Tagged Reading Recommendations

Let’s Get Sour: 5 Books on How to Ferment Your Foods

We’ve all been there – you left something in the back of the fridge too long and it went sour. Maybe your favorite bottle of wine became vinegar when you weren’t looking, or maybe you left the vegetables in your crisper for too long. Oof.

But fermentation, when done intentionally, is both tasty and a great way to preserve your garden bumper crop. Rather than leaving pounds of zucchini in your neighbor’s mailbox when you have too many, why not leave a jar of zucchini pickles? Why celebrate with overpriced sweet wine when you can make fresh honey wine with only a few items? Or, save money on yogurt by making big batches of your own.

Don’t know how? Here are our recommendations for books to get you started….

 

Basic Fermentation: A Do-it-yourself Guide to Cultural Manipulation

by Sandor Ellix Katz

If you’re a visual learner, Basic Fermentation: A Do-It-Yourself Guide to Cultural Manipulation is packed with full-color photos that will walk you step-by-step through the art of fermentation.

 

This book is where Sandor Ellix Katz got his start as a fermentation super-star, so it’s a perfect starting point for you, too. It will help you learn techniques and teach you tasty recipes for all your fermentation needs. Even if you’ve tried your hand at fermentation before, it’s a great addition to your shelf for the recipes. This version is even updated with full step by step photos to get you going.

 

Everyday Fermentation Handbook

by Brandon Byers

When you think of fermentation, chances are your mind goes to staples like sauerkraut, kimchi, and even pickles. But there’s a whole world of fermentation out there beyond vegetables.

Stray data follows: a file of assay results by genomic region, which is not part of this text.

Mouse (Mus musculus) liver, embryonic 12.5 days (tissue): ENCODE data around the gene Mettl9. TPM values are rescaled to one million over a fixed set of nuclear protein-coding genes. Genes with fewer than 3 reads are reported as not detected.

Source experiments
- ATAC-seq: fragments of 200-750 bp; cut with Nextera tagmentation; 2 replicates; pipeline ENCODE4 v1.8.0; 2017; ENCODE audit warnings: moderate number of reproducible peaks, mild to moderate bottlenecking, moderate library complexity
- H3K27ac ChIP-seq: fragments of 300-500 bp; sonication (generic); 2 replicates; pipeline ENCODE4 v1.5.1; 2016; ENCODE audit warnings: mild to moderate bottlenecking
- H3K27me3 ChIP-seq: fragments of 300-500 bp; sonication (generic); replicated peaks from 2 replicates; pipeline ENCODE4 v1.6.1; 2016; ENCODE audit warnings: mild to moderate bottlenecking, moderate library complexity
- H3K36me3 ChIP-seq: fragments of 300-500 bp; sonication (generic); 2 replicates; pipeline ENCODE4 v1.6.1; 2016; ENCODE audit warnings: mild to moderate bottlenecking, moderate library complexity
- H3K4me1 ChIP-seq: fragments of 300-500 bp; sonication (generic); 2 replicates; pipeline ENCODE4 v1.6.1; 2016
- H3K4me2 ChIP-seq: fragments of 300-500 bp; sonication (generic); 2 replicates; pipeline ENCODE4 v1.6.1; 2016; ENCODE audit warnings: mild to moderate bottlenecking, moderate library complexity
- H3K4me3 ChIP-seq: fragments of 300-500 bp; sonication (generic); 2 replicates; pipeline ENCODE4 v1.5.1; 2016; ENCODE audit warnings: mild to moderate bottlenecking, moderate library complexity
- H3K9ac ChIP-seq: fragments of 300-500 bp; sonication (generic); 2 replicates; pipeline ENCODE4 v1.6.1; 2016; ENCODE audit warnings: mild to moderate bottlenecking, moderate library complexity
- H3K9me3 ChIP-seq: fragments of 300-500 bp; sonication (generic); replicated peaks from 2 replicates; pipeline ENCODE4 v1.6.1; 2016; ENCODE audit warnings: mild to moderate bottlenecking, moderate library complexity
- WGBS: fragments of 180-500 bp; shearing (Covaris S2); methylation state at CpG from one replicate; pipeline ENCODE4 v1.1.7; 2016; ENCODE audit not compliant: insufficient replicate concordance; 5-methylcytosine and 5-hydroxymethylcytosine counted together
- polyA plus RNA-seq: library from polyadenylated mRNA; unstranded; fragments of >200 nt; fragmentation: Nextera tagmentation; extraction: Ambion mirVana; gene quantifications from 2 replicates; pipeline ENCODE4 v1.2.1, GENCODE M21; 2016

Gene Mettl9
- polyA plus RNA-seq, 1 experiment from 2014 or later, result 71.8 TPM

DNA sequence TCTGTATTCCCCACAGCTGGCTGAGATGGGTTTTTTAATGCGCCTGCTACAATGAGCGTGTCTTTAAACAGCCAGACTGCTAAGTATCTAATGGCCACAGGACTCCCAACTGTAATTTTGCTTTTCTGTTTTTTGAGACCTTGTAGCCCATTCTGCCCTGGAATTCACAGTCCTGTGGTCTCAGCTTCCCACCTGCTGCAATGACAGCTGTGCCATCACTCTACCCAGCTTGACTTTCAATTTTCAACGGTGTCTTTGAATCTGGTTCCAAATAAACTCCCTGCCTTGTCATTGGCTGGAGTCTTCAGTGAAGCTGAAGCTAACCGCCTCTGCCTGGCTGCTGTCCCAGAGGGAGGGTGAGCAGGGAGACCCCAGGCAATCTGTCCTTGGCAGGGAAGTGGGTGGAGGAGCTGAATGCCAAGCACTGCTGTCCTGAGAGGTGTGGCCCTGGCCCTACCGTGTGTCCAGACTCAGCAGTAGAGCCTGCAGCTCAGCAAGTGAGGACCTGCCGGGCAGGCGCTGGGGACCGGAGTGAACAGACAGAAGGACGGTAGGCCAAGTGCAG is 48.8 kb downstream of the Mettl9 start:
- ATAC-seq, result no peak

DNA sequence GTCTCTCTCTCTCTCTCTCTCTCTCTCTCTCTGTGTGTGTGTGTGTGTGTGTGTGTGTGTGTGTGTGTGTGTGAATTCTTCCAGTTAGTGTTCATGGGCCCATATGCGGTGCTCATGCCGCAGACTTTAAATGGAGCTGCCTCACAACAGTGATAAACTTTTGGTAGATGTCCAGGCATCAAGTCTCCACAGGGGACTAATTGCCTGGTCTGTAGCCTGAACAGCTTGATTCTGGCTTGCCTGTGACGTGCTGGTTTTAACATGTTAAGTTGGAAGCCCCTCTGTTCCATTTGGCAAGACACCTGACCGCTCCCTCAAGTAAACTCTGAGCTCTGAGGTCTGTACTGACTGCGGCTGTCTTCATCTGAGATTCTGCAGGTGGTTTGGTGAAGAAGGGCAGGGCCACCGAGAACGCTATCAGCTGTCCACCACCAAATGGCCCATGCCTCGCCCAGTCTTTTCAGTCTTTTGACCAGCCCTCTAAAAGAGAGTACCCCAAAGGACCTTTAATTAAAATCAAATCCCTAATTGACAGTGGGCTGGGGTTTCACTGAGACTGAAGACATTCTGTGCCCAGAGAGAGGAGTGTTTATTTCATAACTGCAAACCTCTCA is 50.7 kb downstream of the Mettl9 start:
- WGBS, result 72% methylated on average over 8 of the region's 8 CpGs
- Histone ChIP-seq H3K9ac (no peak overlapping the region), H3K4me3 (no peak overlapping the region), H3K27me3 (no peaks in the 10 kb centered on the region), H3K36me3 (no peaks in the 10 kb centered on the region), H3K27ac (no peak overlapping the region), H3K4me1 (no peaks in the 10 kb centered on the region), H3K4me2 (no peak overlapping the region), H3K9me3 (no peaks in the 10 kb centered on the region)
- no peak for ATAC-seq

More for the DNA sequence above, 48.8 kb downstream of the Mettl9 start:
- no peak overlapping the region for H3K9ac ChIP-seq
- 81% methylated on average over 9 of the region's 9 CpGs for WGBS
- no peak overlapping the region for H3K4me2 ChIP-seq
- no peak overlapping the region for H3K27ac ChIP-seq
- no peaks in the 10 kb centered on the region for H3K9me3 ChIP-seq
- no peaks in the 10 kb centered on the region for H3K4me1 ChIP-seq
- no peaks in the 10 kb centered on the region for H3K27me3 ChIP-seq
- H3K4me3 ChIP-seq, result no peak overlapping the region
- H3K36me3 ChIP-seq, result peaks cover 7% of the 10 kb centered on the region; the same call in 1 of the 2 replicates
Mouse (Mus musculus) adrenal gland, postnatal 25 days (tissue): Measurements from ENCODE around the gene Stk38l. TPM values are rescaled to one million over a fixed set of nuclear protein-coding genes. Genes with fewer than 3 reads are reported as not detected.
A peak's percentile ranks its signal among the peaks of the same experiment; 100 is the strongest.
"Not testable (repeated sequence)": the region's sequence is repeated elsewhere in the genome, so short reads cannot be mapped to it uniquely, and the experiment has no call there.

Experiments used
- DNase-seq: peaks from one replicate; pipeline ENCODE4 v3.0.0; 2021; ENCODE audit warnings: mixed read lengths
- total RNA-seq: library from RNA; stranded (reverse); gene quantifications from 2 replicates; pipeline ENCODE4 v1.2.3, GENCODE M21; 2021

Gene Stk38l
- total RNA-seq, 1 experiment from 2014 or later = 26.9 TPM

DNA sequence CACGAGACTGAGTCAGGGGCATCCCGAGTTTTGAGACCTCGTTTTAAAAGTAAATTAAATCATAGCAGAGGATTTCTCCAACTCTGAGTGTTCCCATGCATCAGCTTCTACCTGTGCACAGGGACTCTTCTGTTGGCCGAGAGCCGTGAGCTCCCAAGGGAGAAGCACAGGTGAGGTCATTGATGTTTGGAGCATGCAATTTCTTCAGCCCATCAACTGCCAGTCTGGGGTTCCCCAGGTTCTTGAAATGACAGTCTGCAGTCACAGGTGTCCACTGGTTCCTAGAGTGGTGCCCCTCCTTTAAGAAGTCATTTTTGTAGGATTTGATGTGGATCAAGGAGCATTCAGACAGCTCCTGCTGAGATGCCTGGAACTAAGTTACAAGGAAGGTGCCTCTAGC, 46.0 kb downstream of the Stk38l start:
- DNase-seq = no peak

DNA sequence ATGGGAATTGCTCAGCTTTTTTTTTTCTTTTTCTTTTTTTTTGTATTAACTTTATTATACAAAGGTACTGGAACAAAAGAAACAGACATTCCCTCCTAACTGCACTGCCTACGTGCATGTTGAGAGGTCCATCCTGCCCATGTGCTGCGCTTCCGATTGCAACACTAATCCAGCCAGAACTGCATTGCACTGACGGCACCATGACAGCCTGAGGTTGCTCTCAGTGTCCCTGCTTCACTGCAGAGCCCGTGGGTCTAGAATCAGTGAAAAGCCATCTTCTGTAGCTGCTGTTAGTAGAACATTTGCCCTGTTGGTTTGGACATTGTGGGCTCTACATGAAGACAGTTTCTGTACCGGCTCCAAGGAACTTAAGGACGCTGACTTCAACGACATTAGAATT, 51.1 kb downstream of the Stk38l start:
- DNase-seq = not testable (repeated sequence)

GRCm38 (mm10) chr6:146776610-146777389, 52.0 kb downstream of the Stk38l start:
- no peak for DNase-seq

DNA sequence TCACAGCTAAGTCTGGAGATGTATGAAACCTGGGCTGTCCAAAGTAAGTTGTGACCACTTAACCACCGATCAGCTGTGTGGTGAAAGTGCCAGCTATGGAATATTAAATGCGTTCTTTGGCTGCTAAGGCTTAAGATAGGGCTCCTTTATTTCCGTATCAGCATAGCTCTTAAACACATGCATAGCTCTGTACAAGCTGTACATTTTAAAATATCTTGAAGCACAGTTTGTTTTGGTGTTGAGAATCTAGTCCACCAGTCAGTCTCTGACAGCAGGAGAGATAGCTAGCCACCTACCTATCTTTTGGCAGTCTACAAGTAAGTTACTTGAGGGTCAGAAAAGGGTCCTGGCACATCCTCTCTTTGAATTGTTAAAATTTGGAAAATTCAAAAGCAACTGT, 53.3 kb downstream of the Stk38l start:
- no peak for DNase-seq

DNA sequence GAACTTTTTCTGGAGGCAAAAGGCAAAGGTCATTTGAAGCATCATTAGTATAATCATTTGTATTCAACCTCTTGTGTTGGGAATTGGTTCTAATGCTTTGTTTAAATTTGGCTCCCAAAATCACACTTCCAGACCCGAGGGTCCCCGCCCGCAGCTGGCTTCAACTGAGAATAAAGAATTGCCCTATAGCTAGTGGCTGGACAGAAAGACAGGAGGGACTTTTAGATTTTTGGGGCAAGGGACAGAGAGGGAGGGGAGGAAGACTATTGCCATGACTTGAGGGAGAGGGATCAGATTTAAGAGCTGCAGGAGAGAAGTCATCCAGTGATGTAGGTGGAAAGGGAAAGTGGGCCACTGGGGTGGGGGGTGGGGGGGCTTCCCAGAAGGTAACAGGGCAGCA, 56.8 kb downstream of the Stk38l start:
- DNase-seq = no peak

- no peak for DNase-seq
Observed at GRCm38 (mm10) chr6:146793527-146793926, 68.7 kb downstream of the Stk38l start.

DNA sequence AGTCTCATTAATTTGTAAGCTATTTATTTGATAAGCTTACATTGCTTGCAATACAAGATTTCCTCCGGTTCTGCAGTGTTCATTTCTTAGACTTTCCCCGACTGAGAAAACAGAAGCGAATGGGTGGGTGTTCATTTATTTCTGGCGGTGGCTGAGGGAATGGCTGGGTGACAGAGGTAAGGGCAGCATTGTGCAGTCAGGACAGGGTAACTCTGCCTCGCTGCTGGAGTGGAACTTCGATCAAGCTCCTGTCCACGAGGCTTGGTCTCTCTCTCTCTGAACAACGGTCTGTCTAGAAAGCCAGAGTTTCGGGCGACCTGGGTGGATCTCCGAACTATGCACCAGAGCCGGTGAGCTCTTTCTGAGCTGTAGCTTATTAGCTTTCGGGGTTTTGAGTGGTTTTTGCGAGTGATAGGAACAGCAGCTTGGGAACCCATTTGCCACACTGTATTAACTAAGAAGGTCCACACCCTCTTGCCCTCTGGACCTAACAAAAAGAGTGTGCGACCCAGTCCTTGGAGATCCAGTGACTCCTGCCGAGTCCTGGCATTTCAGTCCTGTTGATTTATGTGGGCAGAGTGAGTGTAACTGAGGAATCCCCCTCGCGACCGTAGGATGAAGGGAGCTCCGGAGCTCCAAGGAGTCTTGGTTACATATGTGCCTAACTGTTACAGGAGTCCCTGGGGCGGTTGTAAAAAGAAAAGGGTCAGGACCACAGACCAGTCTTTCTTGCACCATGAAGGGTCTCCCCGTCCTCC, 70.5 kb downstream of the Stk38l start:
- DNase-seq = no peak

Everyday Fermentation Handbook is a primer on fermenting just about everything. Ever wanted to start making your own cheese and sourdough? What about brewing your own kombucha? This book takes you to vegetables and beyond, letting you add fermented foods to every meal. (Fermented waffles are amazing, FYI.)

Even better, this book includes ideas of how to use your tasty treats – taking them from just a side dish to a whole meal.

Fermented Vegetables

by Christopher Shockey and Kirsten K. Shockey

So you’ve got a green thumb for more than just zucchini, which is great. But it also means that you don’t have six million pounds of zucchini to use – you have six million pounds of everything to use.

Fermented Vegetables: Creative Recipes for Fermenting 64 Vegetables & Herbs in Krauts, Kimchis, Brined Pickles, Chutneys, Relishes & Pastes (a mouthful, I know) is a fantastic reference for when you’re drowning in vegetables. This book helps you preserve a lot of different types of vegetables – not just cabbage and pickles – in creative and tasty ways.

Like it spicy? The same authors also wrote Firey Fermentation, which provides a spicy twist on fermentation.

Art of Fermentation: An In-Depth Exploration of Essential Concepts and Processes from Around the World

by Sandor Ellix Katz

No list on fermentation is complete without the Art of Fermentation: An In-Depth Exploration of Essential Concepts and Processes from Around the World. If there was a religion based on fermentation, this would be its bible.

If you’re acquainted with fermenting already and looking for a comprehensive book on the subject, this is the one for you. With over 500 pages, it covers the history and cultural nuances of many different types of fermentation, as well as providing illustrations and recipes. It’s great for the experienced fermenter who wants to know more, or for the newbie who wants to jump right in.

Fermenting is a great way to preserve fresh foods without losing their nutritional power. With just a little bit of effort, you too can be fermenting in no time!

 

Brew It Yourself: Professional Craft Blueprints for Home Brewing

by Erik Spellmeyer

Kombucha and kimchi not what you’re looking to whip up? Brew It Yourself outlines the key methodologies of the two most common home beer-brewing techniques: extract and all-grain brewing. It provides professional advice on how to get started from square one at home, introducing the reader to the industry jargon and terminology, while providing clear instruction on the formalities of home brewing.

Equipped with illustrations, images, glossary, photography, and step-by-step assembly instructions for building your own equipment, Brew It Yourself is your craft brewing bible.